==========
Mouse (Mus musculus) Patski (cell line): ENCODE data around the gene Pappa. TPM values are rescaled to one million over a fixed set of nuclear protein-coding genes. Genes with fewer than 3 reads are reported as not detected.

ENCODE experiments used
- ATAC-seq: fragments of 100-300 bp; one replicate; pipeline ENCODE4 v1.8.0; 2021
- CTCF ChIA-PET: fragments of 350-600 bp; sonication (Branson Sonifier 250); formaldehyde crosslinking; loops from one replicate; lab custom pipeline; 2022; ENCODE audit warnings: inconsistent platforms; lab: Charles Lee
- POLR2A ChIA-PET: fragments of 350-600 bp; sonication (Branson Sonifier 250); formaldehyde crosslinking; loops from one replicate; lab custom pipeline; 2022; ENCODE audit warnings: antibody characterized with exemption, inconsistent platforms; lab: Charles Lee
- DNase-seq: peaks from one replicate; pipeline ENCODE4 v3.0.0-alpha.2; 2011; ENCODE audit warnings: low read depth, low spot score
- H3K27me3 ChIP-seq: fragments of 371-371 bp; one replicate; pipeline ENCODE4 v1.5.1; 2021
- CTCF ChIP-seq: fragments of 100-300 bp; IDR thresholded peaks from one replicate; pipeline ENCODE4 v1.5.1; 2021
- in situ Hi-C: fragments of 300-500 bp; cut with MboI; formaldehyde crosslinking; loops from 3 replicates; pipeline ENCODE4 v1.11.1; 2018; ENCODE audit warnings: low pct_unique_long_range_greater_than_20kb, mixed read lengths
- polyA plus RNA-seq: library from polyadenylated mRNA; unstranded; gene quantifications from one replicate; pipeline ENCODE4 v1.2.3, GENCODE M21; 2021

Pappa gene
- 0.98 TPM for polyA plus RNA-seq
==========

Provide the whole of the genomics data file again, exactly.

Mouse (Mus musculus) Patski (cell line): ENCODE data around the gene Pappa. TPM values are rescaled to one million over a fixed set of nuclear protein-coding genes. Genes with fewer than 3 reads are reported as not detected.

ENCODE experiments used
- ATAC-seq: fragments of 100-300 bp; one replicate; pipeline ENCODE4 v1.8.0; 2021
- CTCF ChIA-PET: fragments of 350-600 bp; sonication (Branson Sonifier 250); formaldehyde crosslinking; loops from one replicate; lab custom pipeline; 2022; ENCODE audit warnings: inconsistent platforms; lab: Charles Lee
- POLR2A ChIA-PET: fragments of 350-600 bp; sonication (Branson Sonifier 250); formaldehyde crosslinking; loops from one replicate; lab custom pipeline; 2022; ENCODE audit warnings: antibody characterized with exemption, inconsistent platforms; lab: Charles Lee
- DNase-seq: peaks from one replicate; pipeline ENCODE4 v3.0.0-alpha.2; 2011; ENCODE audit warnings: low read depth, low spot score
- H3K27me3 ChIP-seq: fragments of 371-371 bp; one replicate; pipeline ENCODE4 v1.5.1; 2021
- CTCF ChIP-seq: fragments of 100-300 bp; IDR thresholded peaks from one replicate; pipeline ENCODE4 v1.5.1; 2021
- in situ Hi-C: fragments of 300-500 bp; cut with MboI; formaldehyde crosslinking; loops from 3 replicates; pipeline ENCODE4 v1.11.1; 2018; ENCODE audit warnings: low pct_unique_long_range_greater_than_20kb, mixed read lengths
- polyA plus RNA-seq: library from polyadenylated mRNA; unstranded; gene quantifications from one replicate; pipeline ENCODE4 v1.2.3, GENCODE M21; 2021

Pappa gene
- 0.98 TPM for polyA plus RNA-seq